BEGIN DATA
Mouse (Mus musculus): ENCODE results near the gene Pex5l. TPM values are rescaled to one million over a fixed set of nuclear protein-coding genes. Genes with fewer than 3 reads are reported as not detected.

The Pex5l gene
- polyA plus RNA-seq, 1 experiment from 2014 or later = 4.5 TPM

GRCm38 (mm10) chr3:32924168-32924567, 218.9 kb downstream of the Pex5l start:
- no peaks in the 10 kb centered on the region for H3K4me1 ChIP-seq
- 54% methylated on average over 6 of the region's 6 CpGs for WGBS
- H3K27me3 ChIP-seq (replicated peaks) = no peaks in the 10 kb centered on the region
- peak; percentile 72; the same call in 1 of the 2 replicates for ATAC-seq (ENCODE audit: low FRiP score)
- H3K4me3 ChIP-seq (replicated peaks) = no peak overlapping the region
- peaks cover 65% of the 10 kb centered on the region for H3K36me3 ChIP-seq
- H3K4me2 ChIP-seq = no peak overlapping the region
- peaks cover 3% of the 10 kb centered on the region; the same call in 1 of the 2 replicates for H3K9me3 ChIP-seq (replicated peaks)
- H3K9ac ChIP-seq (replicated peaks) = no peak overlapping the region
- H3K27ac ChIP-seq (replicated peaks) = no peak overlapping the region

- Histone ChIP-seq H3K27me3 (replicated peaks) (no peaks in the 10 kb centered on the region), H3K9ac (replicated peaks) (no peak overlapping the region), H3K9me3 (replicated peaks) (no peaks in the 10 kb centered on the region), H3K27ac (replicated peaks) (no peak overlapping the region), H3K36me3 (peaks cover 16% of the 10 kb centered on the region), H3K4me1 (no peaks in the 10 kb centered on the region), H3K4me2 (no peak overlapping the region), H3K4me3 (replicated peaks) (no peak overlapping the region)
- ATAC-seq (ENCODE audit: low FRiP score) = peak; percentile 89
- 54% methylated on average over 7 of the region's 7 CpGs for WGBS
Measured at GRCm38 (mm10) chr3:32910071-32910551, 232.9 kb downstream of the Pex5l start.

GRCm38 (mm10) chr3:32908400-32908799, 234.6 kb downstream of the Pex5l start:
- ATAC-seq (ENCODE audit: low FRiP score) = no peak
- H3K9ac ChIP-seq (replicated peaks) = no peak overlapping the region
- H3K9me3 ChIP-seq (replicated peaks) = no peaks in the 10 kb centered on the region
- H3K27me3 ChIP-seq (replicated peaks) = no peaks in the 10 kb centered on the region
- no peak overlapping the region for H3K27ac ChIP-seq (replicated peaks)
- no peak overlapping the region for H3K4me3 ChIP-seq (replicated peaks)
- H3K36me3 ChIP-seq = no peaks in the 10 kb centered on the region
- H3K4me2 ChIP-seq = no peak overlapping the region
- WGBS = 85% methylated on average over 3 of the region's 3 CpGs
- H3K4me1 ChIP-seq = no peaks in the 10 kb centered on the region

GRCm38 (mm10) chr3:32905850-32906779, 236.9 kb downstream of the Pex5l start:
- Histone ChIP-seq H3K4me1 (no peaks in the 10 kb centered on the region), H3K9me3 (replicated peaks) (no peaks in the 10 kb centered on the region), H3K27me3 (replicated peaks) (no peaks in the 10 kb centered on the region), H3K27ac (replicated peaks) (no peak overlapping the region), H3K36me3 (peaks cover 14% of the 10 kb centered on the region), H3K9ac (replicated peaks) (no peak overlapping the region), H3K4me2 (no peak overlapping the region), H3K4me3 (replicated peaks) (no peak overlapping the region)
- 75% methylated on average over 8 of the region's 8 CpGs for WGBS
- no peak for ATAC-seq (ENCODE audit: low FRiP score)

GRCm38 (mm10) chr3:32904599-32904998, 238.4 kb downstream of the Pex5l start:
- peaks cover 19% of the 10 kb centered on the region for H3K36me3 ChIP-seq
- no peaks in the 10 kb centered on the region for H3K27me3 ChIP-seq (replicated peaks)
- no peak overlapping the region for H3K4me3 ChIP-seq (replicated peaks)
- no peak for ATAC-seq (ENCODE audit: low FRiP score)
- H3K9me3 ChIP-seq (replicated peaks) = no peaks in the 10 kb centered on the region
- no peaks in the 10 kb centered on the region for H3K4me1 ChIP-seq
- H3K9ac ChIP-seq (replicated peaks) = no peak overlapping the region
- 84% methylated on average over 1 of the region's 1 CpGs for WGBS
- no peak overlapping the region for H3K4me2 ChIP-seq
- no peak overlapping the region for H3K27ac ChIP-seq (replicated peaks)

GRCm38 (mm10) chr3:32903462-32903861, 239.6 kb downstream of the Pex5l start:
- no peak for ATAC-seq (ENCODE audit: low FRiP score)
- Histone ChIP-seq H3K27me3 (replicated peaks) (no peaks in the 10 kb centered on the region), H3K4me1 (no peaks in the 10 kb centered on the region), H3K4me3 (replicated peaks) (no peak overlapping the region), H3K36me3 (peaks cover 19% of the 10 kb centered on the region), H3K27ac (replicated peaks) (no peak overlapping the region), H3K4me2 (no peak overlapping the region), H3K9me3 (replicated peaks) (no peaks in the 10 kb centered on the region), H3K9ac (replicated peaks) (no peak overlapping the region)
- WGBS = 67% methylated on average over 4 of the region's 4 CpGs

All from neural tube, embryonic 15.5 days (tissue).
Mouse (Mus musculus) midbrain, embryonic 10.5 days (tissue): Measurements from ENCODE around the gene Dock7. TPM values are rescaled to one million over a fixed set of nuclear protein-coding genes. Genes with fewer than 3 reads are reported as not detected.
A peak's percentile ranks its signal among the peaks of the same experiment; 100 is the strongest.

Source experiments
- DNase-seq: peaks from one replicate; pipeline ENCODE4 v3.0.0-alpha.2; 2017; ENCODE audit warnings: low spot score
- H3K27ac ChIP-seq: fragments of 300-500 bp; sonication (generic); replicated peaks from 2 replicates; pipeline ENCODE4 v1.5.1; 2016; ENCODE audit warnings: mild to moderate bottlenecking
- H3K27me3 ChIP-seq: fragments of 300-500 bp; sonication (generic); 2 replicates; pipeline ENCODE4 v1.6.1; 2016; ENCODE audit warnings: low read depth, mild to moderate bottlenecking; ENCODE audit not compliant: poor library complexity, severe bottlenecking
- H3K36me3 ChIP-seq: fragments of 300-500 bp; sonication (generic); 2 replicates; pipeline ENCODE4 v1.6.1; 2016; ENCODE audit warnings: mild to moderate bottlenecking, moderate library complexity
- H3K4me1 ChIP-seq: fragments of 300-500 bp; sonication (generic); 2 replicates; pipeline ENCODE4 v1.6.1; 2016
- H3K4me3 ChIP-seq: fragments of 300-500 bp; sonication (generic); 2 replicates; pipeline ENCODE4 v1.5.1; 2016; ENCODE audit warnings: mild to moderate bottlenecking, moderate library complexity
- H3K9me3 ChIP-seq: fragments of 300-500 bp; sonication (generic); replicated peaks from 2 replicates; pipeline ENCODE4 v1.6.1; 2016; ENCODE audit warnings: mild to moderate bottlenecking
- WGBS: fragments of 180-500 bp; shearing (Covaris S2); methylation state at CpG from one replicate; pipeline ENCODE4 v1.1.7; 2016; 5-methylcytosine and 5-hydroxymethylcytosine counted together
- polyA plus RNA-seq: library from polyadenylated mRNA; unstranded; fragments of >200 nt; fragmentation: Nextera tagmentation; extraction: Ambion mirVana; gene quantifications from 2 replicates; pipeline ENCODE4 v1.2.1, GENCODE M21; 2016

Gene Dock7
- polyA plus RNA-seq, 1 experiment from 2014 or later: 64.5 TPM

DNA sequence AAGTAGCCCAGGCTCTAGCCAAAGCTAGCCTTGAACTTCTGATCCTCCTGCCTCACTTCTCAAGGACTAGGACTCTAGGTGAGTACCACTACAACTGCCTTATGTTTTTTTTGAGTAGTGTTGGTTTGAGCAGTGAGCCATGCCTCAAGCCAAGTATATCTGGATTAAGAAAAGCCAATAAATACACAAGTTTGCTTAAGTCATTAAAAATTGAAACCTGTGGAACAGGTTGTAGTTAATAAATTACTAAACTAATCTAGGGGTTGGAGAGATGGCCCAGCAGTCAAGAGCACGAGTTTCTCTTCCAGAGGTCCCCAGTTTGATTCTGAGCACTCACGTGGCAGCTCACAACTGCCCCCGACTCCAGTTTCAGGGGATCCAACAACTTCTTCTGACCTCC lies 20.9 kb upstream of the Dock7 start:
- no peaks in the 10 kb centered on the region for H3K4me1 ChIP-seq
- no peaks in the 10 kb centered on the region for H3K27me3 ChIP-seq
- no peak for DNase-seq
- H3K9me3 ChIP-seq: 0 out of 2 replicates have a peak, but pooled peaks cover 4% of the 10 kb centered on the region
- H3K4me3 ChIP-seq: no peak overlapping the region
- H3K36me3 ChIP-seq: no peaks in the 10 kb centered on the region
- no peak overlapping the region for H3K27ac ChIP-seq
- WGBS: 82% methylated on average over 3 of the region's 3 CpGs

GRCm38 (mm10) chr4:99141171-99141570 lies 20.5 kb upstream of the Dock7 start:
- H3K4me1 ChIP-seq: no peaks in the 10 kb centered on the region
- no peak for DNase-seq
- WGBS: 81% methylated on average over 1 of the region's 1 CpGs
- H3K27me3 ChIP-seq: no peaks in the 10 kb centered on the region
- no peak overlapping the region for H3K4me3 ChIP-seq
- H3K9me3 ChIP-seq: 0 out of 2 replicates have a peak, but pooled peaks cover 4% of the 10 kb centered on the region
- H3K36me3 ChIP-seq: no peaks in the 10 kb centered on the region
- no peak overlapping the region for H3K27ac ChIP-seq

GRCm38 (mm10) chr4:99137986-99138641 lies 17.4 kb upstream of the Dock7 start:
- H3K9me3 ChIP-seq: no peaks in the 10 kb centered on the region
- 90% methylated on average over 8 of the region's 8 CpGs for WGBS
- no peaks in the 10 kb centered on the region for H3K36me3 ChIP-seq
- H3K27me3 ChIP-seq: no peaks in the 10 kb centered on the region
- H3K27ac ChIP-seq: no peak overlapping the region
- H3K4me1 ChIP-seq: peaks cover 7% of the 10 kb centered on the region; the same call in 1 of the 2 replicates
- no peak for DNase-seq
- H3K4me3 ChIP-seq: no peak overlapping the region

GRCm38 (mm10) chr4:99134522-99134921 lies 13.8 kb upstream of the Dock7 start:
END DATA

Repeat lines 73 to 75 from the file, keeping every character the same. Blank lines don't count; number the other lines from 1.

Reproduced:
GRCm38 (mm10) chr4:99141171-99141570 lies 20.5 kb upstream of the Dock7 start:
- H3K4me1 ChIP-seq: no peaks in the 10 kb centered on the region
- no peak for DNase-seq